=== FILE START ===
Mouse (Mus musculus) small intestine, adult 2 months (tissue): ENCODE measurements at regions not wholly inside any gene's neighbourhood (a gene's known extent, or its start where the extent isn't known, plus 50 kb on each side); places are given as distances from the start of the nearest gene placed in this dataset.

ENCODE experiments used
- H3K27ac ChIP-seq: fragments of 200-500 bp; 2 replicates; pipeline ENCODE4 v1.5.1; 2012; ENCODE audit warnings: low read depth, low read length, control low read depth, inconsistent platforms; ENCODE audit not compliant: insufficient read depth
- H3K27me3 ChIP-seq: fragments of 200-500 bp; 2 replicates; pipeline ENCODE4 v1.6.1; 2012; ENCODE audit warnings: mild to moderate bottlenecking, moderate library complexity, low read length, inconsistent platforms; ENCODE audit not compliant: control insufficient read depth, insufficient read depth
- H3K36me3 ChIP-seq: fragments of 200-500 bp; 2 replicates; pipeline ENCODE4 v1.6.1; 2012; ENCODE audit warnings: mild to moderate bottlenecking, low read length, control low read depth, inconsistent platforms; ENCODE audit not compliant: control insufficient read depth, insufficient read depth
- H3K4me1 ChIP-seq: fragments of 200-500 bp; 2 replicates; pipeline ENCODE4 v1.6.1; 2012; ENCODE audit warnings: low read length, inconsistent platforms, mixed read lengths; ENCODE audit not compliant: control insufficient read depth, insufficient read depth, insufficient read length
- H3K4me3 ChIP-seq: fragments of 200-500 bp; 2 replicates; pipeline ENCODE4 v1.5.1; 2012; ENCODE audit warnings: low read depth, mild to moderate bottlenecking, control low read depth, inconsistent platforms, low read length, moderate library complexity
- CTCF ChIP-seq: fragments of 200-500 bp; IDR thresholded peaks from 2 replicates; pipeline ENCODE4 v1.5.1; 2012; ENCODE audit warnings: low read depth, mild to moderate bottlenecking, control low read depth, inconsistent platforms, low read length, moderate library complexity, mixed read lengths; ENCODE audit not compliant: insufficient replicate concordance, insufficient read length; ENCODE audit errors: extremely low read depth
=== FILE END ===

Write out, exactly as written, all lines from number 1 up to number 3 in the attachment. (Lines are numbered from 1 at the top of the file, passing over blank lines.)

Mouse (Mus musculus) small intestine, adult 2 months (tissue): ENCODE measurements at regions not wholly inside any gene's neighbourhood (a gene's known extent, or its start where the extent isn't known, plus 50 kb on each side); places are given as distances from the start of the nearest gene placed in this dataset.

ENCODE experiments used
- H3K27ac ChIP-seq: fragments of 200-500 bp; 2 replicates; pipeline ENCODE4 v1.5.1; 2012; ENCODE audit warnings: low read depth, low read length, control low read depth, inconsistent platforms; ENCODE audit not compliant: insufficient read depth